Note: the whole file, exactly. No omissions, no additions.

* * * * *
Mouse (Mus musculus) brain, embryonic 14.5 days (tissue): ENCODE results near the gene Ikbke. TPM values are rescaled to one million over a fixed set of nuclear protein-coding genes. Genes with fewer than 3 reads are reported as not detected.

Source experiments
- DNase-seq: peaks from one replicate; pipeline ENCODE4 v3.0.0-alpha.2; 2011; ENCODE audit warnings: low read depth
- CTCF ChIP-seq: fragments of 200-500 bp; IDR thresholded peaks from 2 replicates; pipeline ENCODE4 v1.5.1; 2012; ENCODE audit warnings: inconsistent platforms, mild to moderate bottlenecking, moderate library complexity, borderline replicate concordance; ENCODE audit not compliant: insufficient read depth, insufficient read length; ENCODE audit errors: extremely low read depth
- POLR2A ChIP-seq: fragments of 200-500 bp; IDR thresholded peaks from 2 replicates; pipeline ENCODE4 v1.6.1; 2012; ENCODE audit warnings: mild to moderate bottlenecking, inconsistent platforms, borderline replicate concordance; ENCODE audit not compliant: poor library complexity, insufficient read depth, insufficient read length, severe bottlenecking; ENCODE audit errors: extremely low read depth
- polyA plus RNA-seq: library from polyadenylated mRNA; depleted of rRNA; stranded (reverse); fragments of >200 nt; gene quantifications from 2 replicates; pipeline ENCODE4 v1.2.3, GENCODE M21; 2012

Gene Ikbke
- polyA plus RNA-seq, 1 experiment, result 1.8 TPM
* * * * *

Mouse (Mus musculus) brain, embryonic 14.5 days (tissue): ENCODE results near the gene Ikbke. TPM values are rescaled to one million over a fixed set of nuclear protein-coding genes. Genes with fewer than 3 reads are reported as not detected.

Source experiments
- DNase-seq: peaks from one replicate; pipeline ENCODE4 v3.0.0-alpha.2; 2011; ENCODE audit warnings: low read depth
- CTCF ChIP-seq: fragments of 200-500 bp; IDR thresholded peaks from 2 replicates; pipeline ENCODE4 v1.5.1; 2012; ENCODE audit warnings: inconsistent platforms, mild to moderate bottlenecking, moderate library complexity, borderline replicate concordance; ENCODE audit not compliant: insufficient read depth, insufficient read length; ENCODE audit errors: extremely low read depth
- POLR2A ChIP-seq: fragments of 200-500 bp; IDR thresholded peaks from 2 replicates; pipeline ENCODE4 v1.6.1; 2012; ENCODE audit warnings: mild to moderate bottlenecking, inconsistent platforms, borderline replicate concordance; ENCODE audit not compliant: poor library complexity, insufficient read depth, insufficient read length, severe bottlenecking; ENCODE audit errors: extremely low read depth
- polyA plus RNA-seq: library from polyadenylated mRNA; depleted of rRNA; stranded (reverse); fragments of >200 nt; gene quantifications from 2 replicates; pipeline ENCODE4 v1.2.3, GENCODE M21; 2012

Gene Ikbke
- polyA plus RNA-seq, 1 experiment, result 1.8 TPM